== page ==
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{Tony + me, at the Beverly Hills courthouse last week}

I’m writing this from the beach in Tahoe, while Tony and his childhood best friend Rob fall off paddle boards on the lake. When I’m done writing, I’m going home to make a dent in the imperial size champagne bottle Rob brought us. The rest of our friends and family are pouring in this week. And in a few days (6, to be exact), I get to marry my best friend here, in my favorite place in the world. I am in complete and utter bliss.

Before I got to this state of happiness, though, there was a lot to check off the list in L.A. Namely, getting our marriage license. So, you know, we can actually get married. But, in order to get it I learned, you first have to decide whether or not you’re changing your last name. And that decision was something I have struggled over for the entirety of our engagement.

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Let me first say this: I love the name Cavalero. It is attached to the person I love most in this world. Pasta is my favorite, and I want to live inside of The Talented Mr. Ripley, (only without the murder part). It would only make sense that I should have an Italian last name. But, I’ve been a Baria for almost 30 years. It’s my name. It’s who I am. Annie Baria. When I was a little kid (and, let’s be honest, to this day), when I’m upset about something my dad always says “You’re a Baria, and Barias are strong.” Just writing that made me a little weepy, and the idea of losing that identity makes me really anxious.

And, from a more practical standpoint, I’ve worked really hard in a really competitive industry for (a very few) people to know my name. I know this sounds silly, but I don’t want to be forgotten or, if I’m being melodramatic, lose my identity. This day in age, when Beyoncé and Taylor Swift rule the universe, it seems almost anti-feminist to change my name for a man. Like, in doing so, I’m assuming my “wife” role and prepping to cook dinner in heels and pop out babies.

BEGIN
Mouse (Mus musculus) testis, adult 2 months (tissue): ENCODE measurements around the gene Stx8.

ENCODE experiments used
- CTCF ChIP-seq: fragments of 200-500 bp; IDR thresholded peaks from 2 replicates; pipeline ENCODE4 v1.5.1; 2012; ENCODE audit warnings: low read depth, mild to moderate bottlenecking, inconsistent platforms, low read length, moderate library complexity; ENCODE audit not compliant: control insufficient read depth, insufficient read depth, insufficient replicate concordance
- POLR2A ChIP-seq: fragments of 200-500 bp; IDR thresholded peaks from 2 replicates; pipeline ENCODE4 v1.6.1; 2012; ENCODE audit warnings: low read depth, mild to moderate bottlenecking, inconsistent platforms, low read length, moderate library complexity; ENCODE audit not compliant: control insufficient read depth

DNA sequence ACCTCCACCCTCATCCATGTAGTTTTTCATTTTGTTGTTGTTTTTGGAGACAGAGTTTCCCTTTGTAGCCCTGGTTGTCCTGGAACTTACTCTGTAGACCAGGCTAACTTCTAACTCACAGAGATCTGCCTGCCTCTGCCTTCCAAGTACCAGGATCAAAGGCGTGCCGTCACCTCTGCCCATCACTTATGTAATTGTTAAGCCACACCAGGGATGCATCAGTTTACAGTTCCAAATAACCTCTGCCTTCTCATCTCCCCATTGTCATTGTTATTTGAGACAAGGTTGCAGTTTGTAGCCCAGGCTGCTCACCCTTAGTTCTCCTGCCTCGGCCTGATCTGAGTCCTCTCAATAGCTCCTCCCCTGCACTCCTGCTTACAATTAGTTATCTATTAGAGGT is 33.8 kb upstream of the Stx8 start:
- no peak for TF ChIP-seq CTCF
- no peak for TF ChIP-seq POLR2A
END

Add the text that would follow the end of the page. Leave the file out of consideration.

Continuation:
But, when I really thought about it, that statement (and the implied judgement on women who choose to change their name) is the most anti-feminist thing I could do. And even Beyoncé, who declared girls run the world, went on the Mrs. Carter tour. Changing your name doesn’t have anything to do with your identity or professional prowess or independence, if you don’t let it.


One of my best friends’ husband changed his middle name to her maiden name; it’s not hyphenated, they use his last name, but he did that as a show of love and understanding of her sacrifice for him. I pitched that hard but, for everyone who thinks Tony does whatever I want, he said no. And I’m respecting that.

So, it came down to me and my decision. And, at the end of the day, I am building a family with Tony. It was really important to him and I ultimately realized, it’s really important to me, too. I want to have the same name as my kids and my husband. I don’t want people to wonder if we’re divorced. I thought about keeping Baria professionally, but that just seems like a headache to me; I get annoyed enough when I have to debate whether to put Annie or Anne on a form. I called my parents to tell them my decision, prepared for them to be sad, or to grieve it the way I have or feel like they’re “losing me,” but it turned out that I was the only melodramatic one. My dad laughed and told me he thought that was a perfect decision, and that I’d always be a Baria no matter what my name is. And hearing that gave me the freedom to be excited about this next chapter as Annie Cavalero.


So, come this Saturday, I will be a Cavalero. Mrs. Tony Cavalero. My initials will be ABC. Annie Cavalero… It has a nice ring to it. I can’t wait. (But I CAN wait to go to the DMV, and call all my credit card companies, and tell the vet the dogs’ new last name is Cavalero. Maybe I’ll put all that on Tony’s honey-do list instead…) In the meantime, I’ll do the best I can keeping up with the blog with our wedding and honeymoon happening over the coming weeks, but please follow me on Instagram to keep in touch and be a part of the fun. Thank you so much for all of your love and support in this happy time!

Did you change your last name, or do you want to when you get married? Why or why not?